FILE PHOTO: An employee works at a carpet workshop in Kashan, 240 km (149 miles) south of Tehran. REUTERS./

By Kayhan Life Staff

Data shows that Iran’s share of the international handmade rug market share dropped to only 9 percent in 2019. While the export of Persian carpets has been shrinking steadily in recent years, India, Iran’s principal rival in the carpet industry, has increased its international market share from 14 percent in 2000 to 35 percent in recent years.

While state officials continue to blame economic sanctions for the significant drop in the export of handmade rugs, industry insiders and market analysts cite the lack of government support for the carpet industry as the primary reason for the downward trend.

A recent report by the Islamic Republic of Iran Customs Administration (IRICA) showed the country’s export of handmade rugs dropped from $690 million in value and 26,000 tons in weight to $72 million and 4,000 tons. The data showed a massive decrease in the export volume of handmade rugs — from 26,300 tons in 1999 to a  mere 3,000 tons in 2019, 3,900 tons in 2020, and 1,200 tons from late March to early November of this year.

The total for Iran’s non-oil exports was $3.941 billion in 1999, 17.5 percent of which was from the sale of handmade carpets. The country’s share of the international handmade rug market was 32 percent in 2000. Iran has been the biggest loser in a declining global handmade carpet. Turkey, China, Pakistan, and India have filled the vacuum left by the almost non-existence Iranian rug exports.

The top 10 importers of Iranian handmade carpets in 2018 were the U.S., Germany, the United Arab Emirates (UAE), Japan, Lebanon, Australia, Canada, Qatar, Italy, and Pakistan. The top 10 importers of Iranian rugs in 2019 were Japan, Germany, the UAE, Lebanon, South Africa, Qatar, Italy, Australia, Britain, and India.

Iran’s rug exports to its main customers have also dropped significantly in recent years. For instance, the country exported $24 million and $36 million worth of handmade rugs to Japan and Germany in 2018, and that amount dropped to $13.2 million and $12.9 million the following year. Iran exported less than $1 million in handmade rugs to 16 countries last year.

During a workgroup meeting for developing Iran’s non-oil export in 2020, Hamid Zadboom, Deputy Minister of Industry, Mines and Trade and the director of the Trade Promotion Organization of Iran (TPOI), said the government was focusing on developing the handmade rug industry. However, it is unclear what the government has achieved in that respect since then.

Iranian officials blame the problems facing the country’s handmade carpet industry on the U.S. and former President Donald Trump, who reimposed stringent economic sanctions after withdrawing from the 2015 Joint Comprehensive Plan of Action (JCPOA), better known as the Iran nuclear deal, in 2018.

However, trade experts argue that the difficulties with exporting Iranian handmade rugs started long before the reimposition of sanctions. They cite the lack of government support for the industry as the principal reason for the sharp drop in export volume.

Industry experts note that Iranian handmade rugs are significantly more expensive than those produced by other countries, making them less competitive on the international market. The high cost of raw materials, mostly imported, and cheap labor in other countries are the main reasons Iran cannot compete in the global handmade rug market. While the high rate of foreign exchange pushes up raw materials prices, inflation increases the cost of labor. However, the workforce remains the most economically disadvantaged segment of Iranian society.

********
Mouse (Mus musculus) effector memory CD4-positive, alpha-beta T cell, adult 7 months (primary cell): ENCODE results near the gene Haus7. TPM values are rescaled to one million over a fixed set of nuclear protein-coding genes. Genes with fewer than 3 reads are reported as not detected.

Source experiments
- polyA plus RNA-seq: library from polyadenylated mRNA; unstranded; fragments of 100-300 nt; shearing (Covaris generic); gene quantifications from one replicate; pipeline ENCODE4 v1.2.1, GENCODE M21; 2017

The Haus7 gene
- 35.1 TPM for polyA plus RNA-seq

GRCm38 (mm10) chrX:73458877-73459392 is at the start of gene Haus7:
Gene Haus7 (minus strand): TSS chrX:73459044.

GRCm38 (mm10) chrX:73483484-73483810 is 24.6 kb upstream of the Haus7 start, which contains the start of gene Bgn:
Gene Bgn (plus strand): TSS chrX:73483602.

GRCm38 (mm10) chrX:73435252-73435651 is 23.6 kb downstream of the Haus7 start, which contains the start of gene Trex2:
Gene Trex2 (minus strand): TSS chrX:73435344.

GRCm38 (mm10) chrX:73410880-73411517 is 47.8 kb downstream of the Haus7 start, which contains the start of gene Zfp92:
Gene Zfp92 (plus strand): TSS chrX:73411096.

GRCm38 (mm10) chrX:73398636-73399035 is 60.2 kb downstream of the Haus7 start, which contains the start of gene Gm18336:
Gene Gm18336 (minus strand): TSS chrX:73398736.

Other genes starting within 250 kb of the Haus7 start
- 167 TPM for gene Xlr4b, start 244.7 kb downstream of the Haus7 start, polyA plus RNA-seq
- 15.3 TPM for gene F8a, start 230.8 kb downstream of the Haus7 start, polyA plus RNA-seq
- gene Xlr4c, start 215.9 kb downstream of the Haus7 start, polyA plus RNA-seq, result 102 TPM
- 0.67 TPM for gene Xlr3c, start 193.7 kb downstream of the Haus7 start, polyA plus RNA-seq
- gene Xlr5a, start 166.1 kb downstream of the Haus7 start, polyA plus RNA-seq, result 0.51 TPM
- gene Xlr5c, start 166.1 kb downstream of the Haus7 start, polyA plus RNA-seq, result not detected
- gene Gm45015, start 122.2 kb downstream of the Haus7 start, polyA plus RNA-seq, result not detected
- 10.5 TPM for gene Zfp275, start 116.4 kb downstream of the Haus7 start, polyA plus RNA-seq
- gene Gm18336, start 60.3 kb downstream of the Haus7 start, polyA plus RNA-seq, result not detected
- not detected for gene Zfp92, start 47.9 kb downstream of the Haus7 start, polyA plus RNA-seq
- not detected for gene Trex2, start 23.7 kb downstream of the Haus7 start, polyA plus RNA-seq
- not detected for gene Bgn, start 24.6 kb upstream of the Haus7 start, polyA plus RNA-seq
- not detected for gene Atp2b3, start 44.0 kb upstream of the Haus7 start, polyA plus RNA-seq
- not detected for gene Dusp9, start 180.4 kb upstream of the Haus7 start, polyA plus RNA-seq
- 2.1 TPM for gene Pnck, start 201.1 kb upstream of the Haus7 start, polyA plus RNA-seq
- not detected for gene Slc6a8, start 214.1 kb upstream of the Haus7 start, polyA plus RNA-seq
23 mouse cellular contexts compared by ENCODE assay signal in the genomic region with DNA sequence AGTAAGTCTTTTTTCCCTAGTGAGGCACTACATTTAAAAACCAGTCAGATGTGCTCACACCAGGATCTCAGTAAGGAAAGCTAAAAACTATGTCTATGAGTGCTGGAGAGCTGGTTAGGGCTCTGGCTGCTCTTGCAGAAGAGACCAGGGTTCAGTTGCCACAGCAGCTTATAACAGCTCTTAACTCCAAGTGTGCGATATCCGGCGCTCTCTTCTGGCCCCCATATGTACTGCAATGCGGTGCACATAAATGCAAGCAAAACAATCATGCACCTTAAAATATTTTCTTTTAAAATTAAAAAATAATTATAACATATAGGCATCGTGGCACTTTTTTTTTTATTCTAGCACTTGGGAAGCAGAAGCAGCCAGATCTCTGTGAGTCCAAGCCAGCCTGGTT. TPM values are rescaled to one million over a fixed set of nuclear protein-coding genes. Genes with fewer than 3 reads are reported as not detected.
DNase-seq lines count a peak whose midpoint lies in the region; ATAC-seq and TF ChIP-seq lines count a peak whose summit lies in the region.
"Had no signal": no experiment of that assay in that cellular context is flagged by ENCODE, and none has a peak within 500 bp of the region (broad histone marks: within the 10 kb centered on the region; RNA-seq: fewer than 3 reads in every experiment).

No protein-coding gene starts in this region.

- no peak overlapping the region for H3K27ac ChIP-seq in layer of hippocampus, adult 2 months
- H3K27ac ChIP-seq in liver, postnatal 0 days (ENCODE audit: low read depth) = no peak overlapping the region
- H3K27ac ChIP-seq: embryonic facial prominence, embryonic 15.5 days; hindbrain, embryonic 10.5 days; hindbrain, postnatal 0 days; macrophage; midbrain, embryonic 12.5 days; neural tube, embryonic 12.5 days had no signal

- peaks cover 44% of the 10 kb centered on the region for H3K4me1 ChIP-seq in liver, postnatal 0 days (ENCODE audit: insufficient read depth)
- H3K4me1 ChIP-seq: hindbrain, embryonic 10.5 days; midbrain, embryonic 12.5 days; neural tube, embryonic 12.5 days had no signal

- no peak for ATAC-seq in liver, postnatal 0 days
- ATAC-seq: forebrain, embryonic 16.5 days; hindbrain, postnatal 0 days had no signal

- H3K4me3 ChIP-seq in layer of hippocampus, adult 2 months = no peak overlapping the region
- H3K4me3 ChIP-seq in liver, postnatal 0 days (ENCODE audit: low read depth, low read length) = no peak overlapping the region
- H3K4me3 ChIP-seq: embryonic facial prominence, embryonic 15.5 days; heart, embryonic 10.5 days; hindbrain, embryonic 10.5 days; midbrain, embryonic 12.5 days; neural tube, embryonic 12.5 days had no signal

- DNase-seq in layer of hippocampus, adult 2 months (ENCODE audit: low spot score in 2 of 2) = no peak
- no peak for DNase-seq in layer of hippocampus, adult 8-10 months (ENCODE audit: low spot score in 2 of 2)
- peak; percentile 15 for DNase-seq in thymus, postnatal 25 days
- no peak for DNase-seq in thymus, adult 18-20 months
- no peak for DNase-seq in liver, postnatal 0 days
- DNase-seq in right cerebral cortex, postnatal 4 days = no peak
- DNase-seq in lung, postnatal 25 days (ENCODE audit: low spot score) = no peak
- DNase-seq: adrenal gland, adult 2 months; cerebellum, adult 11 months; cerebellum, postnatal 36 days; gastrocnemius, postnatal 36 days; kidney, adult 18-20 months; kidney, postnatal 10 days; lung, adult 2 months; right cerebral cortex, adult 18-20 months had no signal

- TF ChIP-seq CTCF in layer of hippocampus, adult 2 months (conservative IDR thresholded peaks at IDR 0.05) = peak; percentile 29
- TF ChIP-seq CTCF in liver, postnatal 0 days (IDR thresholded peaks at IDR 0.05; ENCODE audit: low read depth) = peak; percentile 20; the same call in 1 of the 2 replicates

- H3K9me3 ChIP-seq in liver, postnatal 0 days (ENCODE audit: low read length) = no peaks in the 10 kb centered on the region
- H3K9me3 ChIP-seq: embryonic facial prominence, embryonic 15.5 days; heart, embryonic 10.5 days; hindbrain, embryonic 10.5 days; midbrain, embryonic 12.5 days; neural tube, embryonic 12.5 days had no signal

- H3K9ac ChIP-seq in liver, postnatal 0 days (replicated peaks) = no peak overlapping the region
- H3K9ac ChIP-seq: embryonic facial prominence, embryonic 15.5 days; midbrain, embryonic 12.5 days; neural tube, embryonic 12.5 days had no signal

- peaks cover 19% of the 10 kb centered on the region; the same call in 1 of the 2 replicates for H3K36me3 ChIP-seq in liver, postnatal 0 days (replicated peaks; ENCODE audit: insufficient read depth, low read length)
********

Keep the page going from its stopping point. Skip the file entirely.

Experts believe it costs $470 in capital investment to create a job in handmade rug manufacturing, which is considerably less than in other industries.

In comments reported by the media in September, Ali Alahmad, a member of the board of directors of Iran Carpet Manufacturers and Exporters Association, said the high rate of foreign exchange and not using the rial for the sale of rugs had slowed the domestic trade and export of the handmade carpets significantly.

Around the same time, Seyyed Razi Haji-Aghmiri, the former director of the Iran Export Confederation, said that Turkey had banned the import of Iranian handmade rugs, adding that “many people fear that export revenue will not return to the country because of our strained foreign relations with other countries.”

According to several industry observers, many carpet designers and artisans have left Iran to find work in other countries. A carpet designer or weaver reportedly earns $3,000 a month in Turkey.

“Many Turkish manufacturers have bought machinery for weaving 1,500 reed fine carpets,” Ali Farhi, an Iranian carpet manufacturer, said. “However, they do not have the expertise to manufacture such carpets, and that is why they hire Iranian designers.”

Saeed Monzavizadeh, a manufacturer and exporter of handmade carpets, also argued: “Unfortunately, the brain drain and emigration of experts to other countries include carpet designers, because international industries pay higher salaries and wages to craftspeople.”

Gholamhossein Shafiei, the director of Iran Chamber of Commerce, Industries, Mines and Agriculture, had previously said: “Unfortunately, in the past 30 or 40 years, many of our carpet weavers and designers have left Iran for other countries including Pakistan and China, taking the industry with them. We cannot compete in the global market, given that it cost significantly less to manufacture handmade carpets in China and Pakistan than in Iran.”

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